Smoothing planes (hira-ganna 平鉋)

Smoothing planes (hira-ganna) are the workhorse of Japanese woodworking. Although they seem to be a fairly uncomplicated design - a blade and a chip-breaker held securely in place within a wooden block called a dai - they really are a very complex integration of angles, grooves and wedges. Apart from some modern planes that use HSS, blades are laminated with a thin piece of hard steel (hagane ), which forms the cutting edge, and a thicker backing of softer metal (jigane 地金). These blades are hand-forged, so there will always be subtle differences between blades. The dai is therefore made to fit the blade, and a quality combination of the two requires great skill by the blacksmith and the dai maker.


The five planes in the photo above are my main hira-ganna. Each one has a different use, so the set-up (sole, and blade camber) is slightly different for each. The three on the left are my finishing and semi-finishing planes (for thinner pieces such as rails and stiles), and finishing plane for wider panels. The fourth is a slightly smaller plane for somewhat rougher work. The fifth plane in the front is for getting into tighter places, and often for planing chamfers that don't require the chamfer plane.


Japanese hand-plane sizes are based on the width of the blade. Probably the most commonly used plane size is 70 mm. The three planes on the left of the photo are 70 mm. The plane on the right is 65 mm, and the smaller plane at the front is 48 mm. Many woodworkers (and most older woodworkers) in Japan, however, still use the old terminology based on sun and bu for plane sizes. This is the terminology I learnt and that was used at Shokugei Gakuin. These sun and bu sizes bear little resemblance to the actual plane sizes — the 70 mm plane is sunpachi (1 sun 8 bu, which is just over 54 mm). I've read a couple of possible explanations for this apparent anomaly, but nothing definite.** Eventually I'll discover the reason. The table below lists Japanese plane sizes. In the old style terminology you will notice that the terms are repeated from the 48 mm plane and smaller. This is another one of those "only in Japan" moments, and can be quite confusing, so these days the modern millimetre terms tend to be used for the smaller planes. The dai lengths in the table are only a guide and can vary, especially on the smaller planes.


** The terms for the 48 mm and smaller planes are obviously from the kane-jaku measurements (old unit of measurement used in carpentry and construction, and still used today by carpenters and tategu shokunin) as 1 sun and 6 bu (sun-roku) is just over 48 mm, and 1 sun 4 bu (sun-shi) is just over 42 mm. The measurements for the larger planes are as yet a bit of a mystery. One possible but highly unlikely explanation I've read is that they could be related to the old kujira-jaku unit of measurement used in the clothing industry. In kujira-jaku measurements 2 sun is just under 76 mm, and 1 sun 8 bu is 68 mm; close, but not really close enough. Besides, this unit of measurement apparently was never used in construction, only clothing.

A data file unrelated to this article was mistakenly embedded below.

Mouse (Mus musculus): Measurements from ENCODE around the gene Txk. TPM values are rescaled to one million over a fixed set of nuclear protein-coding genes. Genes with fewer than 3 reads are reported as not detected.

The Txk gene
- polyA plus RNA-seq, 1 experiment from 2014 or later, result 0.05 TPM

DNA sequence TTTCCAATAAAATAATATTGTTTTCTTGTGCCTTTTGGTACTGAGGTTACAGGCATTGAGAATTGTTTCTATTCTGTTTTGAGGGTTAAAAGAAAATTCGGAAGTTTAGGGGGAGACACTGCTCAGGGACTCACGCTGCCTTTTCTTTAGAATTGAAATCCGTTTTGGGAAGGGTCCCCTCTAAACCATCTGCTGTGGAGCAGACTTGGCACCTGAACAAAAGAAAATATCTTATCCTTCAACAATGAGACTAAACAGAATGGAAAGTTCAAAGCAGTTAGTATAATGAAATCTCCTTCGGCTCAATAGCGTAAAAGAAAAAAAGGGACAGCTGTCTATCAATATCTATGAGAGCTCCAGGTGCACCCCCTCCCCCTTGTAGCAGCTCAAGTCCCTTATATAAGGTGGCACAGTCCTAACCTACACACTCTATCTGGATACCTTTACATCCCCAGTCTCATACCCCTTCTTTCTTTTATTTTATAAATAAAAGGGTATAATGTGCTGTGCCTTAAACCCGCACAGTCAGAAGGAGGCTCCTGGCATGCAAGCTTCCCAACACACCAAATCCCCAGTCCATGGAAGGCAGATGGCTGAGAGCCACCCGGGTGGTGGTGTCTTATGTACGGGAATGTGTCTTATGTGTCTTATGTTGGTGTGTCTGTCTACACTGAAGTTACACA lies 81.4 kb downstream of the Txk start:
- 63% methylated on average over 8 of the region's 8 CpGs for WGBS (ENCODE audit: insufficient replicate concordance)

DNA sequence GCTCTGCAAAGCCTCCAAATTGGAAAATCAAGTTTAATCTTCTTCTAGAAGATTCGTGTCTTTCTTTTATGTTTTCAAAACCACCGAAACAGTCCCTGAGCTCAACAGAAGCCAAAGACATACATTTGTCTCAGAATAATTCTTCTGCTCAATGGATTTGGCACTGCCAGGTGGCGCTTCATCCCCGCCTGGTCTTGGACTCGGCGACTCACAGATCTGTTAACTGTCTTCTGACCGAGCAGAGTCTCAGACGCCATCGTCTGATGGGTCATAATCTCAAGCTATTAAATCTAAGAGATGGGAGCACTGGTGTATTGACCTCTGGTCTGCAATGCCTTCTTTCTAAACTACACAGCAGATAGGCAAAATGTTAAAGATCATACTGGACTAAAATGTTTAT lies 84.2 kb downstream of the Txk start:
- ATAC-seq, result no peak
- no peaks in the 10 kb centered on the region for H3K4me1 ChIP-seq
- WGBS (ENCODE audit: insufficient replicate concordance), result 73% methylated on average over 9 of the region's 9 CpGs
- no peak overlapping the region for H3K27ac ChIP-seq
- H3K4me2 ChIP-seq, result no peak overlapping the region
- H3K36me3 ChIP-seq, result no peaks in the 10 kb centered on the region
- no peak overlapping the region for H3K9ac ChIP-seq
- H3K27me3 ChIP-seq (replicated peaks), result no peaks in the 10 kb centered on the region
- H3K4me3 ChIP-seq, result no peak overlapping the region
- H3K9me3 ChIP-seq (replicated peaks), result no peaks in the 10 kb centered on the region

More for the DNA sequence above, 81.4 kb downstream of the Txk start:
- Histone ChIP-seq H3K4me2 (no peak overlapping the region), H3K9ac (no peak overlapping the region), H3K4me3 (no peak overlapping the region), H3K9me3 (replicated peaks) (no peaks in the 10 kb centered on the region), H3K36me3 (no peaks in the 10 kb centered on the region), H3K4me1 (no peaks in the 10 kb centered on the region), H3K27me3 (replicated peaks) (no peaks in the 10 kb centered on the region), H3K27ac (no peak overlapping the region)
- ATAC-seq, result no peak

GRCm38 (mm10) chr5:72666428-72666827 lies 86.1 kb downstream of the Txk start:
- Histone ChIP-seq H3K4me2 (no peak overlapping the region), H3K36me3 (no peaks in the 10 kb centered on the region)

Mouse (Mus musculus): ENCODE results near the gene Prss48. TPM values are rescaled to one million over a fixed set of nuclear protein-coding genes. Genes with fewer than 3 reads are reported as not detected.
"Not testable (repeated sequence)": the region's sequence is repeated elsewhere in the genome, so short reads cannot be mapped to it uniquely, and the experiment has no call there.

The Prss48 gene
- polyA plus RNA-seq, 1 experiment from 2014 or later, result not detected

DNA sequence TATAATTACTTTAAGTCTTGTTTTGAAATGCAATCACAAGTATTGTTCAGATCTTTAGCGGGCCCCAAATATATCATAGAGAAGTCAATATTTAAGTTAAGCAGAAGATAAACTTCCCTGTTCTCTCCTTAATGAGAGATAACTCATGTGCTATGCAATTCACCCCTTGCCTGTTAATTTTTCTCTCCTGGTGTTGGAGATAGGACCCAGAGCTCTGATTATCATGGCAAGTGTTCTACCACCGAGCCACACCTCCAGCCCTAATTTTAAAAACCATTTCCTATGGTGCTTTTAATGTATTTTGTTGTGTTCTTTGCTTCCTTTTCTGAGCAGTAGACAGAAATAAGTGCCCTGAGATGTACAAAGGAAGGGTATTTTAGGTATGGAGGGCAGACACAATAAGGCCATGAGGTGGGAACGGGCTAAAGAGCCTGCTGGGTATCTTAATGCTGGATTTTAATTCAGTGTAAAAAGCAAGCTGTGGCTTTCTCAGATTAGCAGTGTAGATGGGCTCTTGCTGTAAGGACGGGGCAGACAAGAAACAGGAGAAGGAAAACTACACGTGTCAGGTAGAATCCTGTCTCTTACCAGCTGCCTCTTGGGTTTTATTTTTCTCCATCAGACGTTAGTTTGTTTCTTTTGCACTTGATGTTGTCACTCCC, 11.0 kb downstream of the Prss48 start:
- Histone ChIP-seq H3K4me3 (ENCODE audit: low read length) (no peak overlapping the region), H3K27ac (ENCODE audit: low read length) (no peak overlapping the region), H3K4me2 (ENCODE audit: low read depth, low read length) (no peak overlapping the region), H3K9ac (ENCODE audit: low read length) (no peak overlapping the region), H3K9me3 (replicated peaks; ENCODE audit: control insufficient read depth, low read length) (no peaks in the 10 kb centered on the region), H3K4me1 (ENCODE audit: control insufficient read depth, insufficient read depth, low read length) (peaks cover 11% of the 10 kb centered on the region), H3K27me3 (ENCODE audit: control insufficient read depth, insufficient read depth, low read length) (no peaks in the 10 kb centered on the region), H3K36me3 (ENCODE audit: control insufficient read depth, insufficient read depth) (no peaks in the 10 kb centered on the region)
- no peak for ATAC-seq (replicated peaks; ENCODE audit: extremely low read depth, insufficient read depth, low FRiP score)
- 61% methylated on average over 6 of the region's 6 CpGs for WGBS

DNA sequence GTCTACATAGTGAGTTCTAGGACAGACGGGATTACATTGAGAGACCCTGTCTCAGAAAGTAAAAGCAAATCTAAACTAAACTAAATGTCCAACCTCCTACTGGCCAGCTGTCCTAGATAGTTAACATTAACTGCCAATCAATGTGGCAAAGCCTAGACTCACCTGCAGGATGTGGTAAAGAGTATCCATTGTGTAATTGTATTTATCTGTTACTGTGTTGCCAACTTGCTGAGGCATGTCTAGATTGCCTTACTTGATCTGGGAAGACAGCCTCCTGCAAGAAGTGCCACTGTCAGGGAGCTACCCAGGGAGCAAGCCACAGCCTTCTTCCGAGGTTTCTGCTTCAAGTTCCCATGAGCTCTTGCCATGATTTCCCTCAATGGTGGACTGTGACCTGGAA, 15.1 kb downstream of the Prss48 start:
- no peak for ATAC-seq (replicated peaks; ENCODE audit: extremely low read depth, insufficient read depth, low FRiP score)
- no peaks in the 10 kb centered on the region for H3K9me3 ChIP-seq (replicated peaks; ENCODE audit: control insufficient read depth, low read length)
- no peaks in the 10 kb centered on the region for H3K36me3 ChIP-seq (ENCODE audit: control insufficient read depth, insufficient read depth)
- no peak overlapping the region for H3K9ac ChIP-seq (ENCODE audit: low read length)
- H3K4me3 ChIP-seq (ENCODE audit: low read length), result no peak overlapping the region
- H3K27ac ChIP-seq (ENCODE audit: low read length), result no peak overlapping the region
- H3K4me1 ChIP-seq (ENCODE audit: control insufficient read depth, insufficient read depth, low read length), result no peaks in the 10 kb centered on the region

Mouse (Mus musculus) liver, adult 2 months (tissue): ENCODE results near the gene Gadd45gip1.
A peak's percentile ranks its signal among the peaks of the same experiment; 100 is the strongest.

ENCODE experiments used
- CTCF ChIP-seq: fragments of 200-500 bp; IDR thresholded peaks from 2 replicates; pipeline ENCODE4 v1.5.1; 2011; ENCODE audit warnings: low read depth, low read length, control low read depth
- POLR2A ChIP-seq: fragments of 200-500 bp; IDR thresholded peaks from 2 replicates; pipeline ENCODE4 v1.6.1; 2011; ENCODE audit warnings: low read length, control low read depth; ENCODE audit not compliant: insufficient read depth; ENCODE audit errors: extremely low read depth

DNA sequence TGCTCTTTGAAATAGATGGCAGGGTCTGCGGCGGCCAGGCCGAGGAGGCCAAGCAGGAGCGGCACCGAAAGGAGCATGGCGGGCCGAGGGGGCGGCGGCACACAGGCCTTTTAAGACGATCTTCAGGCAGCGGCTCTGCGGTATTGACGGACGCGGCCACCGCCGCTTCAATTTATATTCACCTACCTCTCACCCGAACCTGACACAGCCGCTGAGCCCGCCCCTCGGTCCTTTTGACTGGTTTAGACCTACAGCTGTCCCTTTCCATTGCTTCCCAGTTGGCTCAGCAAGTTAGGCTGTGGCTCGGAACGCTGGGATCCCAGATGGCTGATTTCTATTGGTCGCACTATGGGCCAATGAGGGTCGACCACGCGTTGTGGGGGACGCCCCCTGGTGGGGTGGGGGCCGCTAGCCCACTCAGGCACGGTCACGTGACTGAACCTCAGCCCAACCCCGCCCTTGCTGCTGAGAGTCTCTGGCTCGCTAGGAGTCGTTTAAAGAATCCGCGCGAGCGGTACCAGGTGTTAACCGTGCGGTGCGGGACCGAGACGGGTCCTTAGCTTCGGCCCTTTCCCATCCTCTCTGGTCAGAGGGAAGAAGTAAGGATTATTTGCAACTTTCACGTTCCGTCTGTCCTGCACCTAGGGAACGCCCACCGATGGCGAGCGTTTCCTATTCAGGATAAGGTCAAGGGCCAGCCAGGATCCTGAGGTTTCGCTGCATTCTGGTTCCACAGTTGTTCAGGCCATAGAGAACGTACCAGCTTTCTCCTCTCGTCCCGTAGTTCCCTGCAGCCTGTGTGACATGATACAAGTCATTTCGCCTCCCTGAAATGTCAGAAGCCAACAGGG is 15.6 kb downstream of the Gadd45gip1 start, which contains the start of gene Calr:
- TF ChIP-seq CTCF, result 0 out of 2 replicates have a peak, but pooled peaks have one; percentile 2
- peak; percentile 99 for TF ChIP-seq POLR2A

(25/6/2011) - I think I've finally stumbled across a feasible answer to the mystery of plane sizes. The
sun-pachi (1 sun 8 bu) is 70mm wide (blade width). The effective cutting width of the blade is around 2 sun 1 bu (about 63 mm), and it was generally considered that a person who could achieve a consistent plane shaving width of 1 sun 8 bu (54.5 mm) could be regarded as a fully fledged shokunin. I'll stick with this explanation until I find a better one.

Detailed explanations of the setting-up and maintenance process are contained in
Book 1. I also cover briefly the process of setting up and tuning the dai in my blog entry here. In the blog entry here I touch on the tapping out (ura-dashi) process. The blog entry here covers how to maintain the appearance of the back of the blade.

The names of the different parts of the
kanna and blade are shown in the following images. These are extracts from Book 1.

Hira-ganna Hira-ganna Hira-gannaHira-ganna